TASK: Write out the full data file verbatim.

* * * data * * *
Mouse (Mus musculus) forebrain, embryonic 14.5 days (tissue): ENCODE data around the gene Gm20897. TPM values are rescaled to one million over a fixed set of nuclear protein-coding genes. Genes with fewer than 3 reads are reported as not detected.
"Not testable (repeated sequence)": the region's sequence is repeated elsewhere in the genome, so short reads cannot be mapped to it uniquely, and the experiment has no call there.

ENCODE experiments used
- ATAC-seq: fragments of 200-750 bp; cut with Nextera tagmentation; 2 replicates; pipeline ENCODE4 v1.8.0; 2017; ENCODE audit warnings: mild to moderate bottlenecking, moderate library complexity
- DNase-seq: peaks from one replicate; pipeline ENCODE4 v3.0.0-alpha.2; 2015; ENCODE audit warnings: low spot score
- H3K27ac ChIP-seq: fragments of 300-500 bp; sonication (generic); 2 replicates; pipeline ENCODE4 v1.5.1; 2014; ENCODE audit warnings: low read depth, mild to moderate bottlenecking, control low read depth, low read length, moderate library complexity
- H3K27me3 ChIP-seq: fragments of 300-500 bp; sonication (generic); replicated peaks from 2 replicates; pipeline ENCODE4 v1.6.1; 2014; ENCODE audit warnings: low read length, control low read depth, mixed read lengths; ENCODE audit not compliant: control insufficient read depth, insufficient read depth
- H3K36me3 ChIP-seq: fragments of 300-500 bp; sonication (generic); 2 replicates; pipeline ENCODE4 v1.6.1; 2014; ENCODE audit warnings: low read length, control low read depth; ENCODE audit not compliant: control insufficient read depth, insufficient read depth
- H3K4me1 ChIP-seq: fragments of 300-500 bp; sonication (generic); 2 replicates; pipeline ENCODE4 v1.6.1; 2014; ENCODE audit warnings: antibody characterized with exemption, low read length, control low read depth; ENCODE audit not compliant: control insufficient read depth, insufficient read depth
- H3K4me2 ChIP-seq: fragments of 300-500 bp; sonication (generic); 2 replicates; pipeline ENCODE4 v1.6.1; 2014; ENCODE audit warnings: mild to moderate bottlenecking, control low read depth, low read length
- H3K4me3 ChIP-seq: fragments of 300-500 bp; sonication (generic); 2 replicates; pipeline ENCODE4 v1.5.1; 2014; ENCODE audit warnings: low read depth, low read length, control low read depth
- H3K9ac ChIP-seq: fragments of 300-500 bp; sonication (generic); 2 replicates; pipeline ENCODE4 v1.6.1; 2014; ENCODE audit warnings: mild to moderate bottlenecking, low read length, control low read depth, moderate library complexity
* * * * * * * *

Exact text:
Mouse (Mus musculus) forebrain, embryonic 14.5 days (tissue): ENCODE data around the gene Gm20897. TPM values are rescaled to one million over a fixed set of nuclear protein-coding genes. Genes with fewer than 3 reads are reported as not detected.
"Not testable (repeated sequence)": the region's sequence is repeated elsewhere in the genome, so short reads cannot be mapped to it uniquely, and the experiment has no call there.

ENCODE experiments used
- ATAC-seq: fragments of 200-750 bp; cut with Nextera tagmentation; 2 replicates; pipeline ENCODE4 v1.8.0; 2017; ENCODE audit warnings: mild to moderate bottlenecking, moderate library complexity
- DNase-seq: peaks from one replicate; pipeline ENCODE4 v3.0.0-alpha.2; 2015; ENCODE audit warnings: low spot score
- H3K27ac ChIP-seq: fragments of 300-500 bp; sonication (generic); 2 replicates; pipeline ENCODE4 v1.5.1; 2014; ENCODE audit warnings: low read depth, mild to moderate bottlenecking, control low read depth, low read length, moderate library complexity
- H3K27me3 ChIP-seq: fragments of 300-500 bp; sonication (generic); replicated peaks from 2 replicates; pipeline ENCODE4 v1.6.1; 2014; ENCODE audit warnings: low read length, control low read depth, mixed read lengths; ENCODE audit not compliant: control insufficient read depth, insufficient read depth
- H3K36me3 ChIP-seq: fragments of 300-500 bp; sonication (generic); 2 replicates; pipeline ENCODE4 v1.6.1; 2014; ENCODE audit warnings: low read length, control low read depth; ENCODE audit not compliant: control insufficient read depth, insufficient read depth
- H3K4me1 ChIP-seq: fragments of 300-500 bp; sonication (generic); 2 replicates; pipeline ENCODE4 v1.6.1; 2014; ENCODE audit warnings: antibody characterized with exemption, low read length, control low read depth; ENCODE audit not compliant: control insufficient read depth, insufficient read depth
- H3K4me2 ChIP-seq: fragments of 300-500 bp; sonication (generic); 2 replicates; pipeline ENCODE4 v1.6.1; 2014; ENCODE audit warnings: mild to moderate bottlenecking, control low read depth, low read length
- H3K4me3 ChIP-seq: fragments of 300-500 bp; sonication (generic); 2 replicates; pipeline ENCODE4 v1.5.1; 2014; ENCODE audit warnings: low read depth, low read length, control low read depth
- H3K9ac ChIP-seq: fragments of 300-500 bp; sonication (generic); 2 replicates; pipeline ENCODE4 v1.6.1; 2014; ENCODE audit warnings: mild to moderate bottlenecking, low read length, control low read depth, moderate library complexity